Bitch Formalism is an attempt to use form to question the relevance of gender in art. It is playing with “feminine forms” in a gendered context to ask the viewer to question assumptions. The term “Bitch Formalism” was coined by artist Dana DeGiulio, when she encountered my piece Hand Catching Cupcake — a piece that plays with ideas of gender in response to Richard Serra’s work Hand Catching Lead.
Bitch Formalism, A treatise by Dana DeGiulio, 2016
Cuts the fat, all the way to the bone.
Laughs. Understands laughter as an hydraulic that relieves the organism of the responsibility of actual violence.
Is tactical, impatient, un-shy.
You see it all at once.
Requires you to take a side. There are only two, and one is against us, and they are equally correct for the risk of your decision.
Its bodies, having been humiliated, are without shame.
It holds the negative.
Rhetorical, cynical and without "ideas."
The arms aren't open. They're empty.
The edges stay hard.
Bitch Formalism could stand to hold you and in fact does but also defies, deflects, resists openly, awfully, cheerfully, any release but your laughter.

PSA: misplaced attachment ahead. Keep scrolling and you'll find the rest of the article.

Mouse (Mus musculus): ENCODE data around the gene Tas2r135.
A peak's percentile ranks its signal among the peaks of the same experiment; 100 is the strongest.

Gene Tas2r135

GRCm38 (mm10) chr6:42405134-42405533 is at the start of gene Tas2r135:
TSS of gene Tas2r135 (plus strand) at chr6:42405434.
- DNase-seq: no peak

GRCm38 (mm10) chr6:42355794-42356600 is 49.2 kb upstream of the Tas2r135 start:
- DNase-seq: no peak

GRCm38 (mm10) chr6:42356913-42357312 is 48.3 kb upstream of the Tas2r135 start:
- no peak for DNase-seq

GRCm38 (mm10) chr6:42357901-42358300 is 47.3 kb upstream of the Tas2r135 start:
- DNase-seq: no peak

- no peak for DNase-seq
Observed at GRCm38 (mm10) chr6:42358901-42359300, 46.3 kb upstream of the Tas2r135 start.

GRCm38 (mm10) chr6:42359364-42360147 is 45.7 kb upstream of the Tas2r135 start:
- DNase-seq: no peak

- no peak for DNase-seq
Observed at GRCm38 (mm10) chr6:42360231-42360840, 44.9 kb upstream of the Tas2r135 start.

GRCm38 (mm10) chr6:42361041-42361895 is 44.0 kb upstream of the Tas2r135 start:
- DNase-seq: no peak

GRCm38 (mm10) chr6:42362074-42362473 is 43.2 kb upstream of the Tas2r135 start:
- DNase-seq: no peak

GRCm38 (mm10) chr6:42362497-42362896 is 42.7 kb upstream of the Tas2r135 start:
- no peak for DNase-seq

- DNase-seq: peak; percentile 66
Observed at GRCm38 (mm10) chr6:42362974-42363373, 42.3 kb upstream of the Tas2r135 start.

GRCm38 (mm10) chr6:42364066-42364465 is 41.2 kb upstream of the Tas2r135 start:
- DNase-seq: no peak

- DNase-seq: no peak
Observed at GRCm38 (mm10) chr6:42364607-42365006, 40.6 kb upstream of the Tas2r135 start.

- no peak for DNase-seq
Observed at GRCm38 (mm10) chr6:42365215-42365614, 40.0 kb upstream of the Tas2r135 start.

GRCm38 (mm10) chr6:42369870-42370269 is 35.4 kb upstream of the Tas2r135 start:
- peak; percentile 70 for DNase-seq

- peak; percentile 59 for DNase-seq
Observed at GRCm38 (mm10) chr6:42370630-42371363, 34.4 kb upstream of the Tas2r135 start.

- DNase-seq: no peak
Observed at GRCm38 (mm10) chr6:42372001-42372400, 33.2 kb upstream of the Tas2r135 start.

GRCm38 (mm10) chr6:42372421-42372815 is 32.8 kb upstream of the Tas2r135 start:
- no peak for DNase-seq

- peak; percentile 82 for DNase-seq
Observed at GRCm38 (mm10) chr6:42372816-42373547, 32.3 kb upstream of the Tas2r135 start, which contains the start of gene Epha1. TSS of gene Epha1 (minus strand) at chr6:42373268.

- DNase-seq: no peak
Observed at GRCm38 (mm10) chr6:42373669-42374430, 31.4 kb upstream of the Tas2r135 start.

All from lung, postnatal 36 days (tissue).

Heuristic. All the tension of a metronome.
Is located in history, and posits everything equal at the level of species and variant at any degree of acculturation. Except for potential and its silencing, about which it is aggrieved and cannot avenge and so in this way works for the past.
Anti-verbal, unless it is verbal, and even then.
Anticipates nothing of the intelligence of its interlocutor but knows
Insists that nothing is exhausted but that everything is already over.
This makes us free.
Innocence is not a position.
Goes assforward into the future, anus-eyeball focused straight ahead, understanding that apprehension requires a fully occupied and open sensual apparatus, and alert to history, facing it.
Bitch Formalists are waiting without hope or fear, but never for you.[i]